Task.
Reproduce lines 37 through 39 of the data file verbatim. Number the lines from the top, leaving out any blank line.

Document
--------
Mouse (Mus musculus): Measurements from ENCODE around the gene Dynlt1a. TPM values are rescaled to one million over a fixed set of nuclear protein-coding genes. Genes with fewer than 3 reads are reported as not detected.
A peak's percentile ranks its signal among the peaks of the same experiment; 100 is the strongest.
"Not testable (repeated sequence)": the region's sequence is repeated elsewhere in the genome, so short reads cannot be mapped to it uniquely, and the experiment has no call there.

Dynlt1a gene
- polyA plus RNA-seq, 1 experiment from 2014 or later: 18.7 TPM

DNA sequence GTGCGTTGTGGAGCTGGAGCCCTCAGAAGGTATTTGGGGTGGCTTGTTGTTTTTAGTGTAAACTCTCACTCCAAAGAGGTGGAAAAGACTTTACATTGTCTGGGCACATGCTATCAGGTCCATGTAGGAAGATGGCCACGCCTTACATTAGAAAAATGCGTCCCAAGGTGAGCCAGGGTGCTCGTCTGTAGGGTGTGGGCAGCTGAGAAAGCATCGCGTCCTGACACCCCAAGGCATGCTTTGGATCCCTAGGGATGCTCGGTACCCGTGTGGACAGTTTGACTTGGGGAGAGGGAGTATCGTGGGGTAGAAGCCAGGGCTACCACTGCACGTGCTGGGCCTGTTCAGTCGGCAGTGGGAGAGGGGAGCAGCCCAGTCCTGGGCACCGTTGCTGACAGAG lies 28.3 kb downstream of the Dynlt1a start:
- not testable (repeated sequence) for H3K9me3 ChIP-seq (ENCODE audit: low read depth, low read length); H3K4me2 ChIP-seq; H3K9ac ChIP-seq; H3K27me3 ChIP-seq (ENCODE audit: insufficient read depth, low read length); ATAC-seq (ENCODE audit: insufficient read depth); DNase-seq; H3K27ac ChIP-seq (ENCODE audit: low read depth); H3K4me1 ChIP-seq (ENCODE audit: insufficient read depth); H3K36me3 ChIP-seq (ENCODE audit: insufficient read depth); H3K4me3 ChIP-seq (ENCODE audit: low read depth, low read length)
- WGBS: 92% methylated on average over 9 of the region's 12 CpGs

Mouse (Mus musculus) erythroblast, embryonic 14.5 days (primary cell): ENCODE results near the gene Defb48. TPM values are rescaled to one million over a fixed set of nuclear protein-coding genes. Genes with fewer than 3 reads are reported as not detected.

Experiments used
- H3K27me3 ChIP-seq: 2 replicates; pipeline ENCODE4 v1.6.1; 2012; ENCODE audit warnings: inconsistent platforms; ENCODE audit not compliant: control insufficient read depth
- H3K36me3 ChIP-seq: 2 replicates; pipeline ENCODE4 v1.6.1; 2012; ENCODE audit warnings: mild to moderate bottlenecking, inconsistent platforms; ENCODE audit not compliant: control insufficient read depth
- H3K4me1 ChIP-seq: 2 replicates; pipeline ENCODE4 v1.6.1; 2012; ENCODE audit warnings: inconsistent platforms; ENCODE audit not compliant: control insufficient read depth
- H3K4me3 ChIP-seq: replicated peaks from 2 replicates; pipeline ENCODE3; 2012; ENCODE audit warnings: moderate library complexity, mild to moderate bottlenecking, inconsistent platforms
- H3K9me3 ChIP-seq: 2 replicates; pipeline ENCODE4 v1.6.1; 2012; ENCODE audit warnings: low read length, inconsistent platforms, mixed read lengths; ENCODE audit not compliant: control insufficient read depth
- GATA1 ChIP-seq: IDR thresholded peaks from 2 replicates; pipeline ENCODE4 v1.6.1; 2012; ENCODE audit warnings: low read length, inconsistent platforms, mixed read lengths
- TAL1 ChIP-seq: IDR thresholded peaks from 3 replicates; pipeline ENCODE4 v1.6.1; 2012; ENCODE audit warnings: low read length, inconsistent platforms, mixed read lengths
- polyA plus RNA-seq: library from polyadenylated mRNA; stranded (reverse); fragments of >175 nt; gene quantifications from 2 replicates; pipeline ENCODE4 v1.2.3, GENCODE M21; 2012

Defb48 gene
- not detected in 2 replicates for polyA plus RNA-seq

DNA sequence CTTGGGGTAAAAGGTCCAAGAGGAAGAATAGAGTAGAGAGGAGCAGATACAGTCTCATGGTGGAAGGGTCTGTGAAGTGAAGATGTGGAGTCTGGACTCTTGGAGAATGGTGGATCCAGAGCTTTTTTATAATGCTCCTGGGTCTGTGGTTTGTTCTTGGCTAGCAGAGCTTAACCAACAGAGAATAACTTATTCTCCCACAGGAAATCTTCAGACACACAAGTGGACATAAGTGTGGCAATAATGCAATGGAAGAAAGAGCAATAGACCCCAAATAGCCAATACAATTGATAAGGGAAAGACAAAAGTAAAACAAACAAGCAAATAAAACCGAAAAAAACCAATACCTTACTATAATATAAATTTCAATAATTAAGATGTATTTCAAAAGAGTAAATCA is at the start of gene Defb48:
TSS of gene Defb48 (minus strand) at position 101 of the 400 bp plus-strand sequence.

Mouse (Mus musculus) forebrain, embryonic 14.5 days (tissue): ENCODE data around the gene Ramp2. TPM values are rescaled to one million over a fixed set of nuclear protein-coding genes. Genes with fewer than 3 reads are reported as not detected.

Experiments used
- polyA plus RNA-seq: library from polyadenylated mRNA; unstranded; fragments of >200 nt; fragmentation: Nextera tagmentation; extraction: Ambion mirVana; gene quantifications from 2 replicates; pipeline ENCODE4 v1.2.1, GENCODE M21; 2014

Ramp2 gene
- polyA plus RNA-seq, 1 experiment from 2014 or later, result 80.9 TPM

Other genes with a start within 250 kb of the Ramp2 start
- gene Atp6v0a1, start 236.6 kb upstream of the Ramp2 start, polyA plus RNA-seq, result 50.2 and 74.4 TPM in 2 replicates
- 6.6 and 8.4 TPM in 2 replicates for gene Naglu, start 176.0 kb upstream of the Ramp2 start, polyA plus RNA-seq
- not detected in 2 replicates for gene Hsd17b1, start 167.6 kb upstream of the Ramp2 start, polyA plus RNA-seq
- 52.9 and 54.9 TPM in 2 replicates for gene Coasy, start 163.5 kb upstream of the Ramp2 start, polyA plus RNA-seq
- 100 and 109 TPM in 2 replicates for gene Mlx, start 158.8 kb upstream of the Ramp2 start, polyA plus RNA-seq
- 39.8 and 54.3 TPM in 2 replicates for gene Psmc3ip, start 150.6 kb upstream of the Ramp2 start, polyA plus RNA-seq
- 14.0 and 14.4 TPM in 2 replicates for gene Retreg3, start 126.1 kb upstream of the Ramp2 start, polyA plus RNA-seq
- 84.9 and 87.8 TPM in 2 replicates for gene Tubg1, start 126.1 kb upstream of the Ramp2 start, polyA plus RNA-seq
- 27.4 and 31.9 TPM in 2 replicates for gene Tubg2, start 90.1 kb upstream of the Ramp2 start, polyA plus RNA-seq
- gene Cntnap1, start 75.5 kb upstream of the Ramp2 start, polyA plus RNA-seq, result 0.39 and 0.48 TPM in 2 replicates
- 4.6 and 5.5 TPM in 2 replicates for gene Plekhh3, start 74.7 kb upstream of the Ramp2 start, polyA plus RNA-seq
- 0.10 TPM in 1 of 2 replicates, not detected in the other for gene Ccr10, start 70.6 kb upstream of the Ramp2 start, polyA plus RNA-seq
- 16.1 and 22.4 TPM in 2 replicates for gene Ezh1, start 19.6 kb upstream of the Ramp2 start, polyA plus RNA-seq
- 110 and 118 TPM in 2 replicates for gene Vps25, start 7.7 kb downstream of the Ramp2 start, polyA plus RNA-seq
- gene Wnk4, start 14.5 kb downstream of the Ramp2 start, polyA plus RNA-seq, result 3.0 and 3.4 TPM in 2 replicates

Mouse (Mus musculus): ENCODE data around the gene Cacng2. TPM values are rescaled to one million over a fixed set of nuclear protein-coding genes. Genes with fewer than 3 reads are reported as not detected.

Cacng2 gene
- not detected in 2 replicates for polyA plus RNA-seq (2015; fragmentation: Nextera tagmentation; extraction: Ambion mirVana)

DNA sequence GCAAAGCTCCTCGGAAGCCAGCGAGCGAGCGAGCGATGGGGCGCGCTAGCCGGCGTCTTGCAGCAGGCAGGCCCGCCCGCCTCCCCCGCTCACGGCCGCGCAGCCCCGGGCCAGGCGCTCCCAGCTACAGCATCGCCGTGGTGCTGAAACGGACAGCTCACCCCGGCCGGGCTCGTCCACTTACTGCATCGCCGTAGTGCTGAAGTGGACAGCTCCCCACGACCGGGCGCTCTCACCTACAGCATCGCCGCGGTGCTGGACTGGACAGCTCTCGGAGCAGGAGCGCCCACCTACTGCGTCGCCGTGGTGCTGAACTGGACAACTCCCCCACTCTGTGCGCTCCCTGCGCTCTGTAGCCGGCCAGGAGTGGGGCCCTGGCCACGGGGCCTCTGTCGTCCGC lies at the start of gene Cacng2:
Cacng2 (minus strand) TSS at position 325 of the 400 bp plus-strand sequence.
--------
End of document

- 27.4 and 31.9 TPM in 2 replicates for gene Tubg2, start 90.1 kb upstream of the Ramp2 start, polyA plus RNA-seq
- gene Cntnap1, start 75.5 kb upstream of the Ramp2 start, polyA plus RNA-seq, result 0.39 and 0.48 TPM in 2 replicates
- 4.6 and 5.5 TPM in 2 replicates for gene Plekhh3, start 74.7 kb upstream of the Ramp2 start, polyA plus RNA-seq